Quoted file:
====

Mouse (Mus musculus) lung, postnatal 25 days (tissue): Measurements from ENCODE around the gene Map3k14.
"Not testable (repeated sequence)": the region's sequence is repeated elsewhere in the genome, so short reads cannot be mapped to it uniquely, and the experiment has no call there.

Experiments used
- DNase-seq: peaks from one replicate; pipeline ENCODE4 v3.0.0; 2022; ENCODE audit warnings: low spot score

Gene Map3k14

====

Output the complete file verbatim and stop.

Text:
Mouse (Mus musculus) lung, postnatal 25 days (tissue): Measurements from ENCODE around the gene Map3k14.
"Not testable (repeated sequence)": the region's sequence is repeated elsewhere in the genome, so short reads cannot be mapped to it uniquely, and the experiment has no call there.

Experiments used
- DNase-seq: peaks from one replicate; pipeline ENCODE4 v3.0.0; 2022; ENCODE audit warnings: low spot score

Gene Map3k14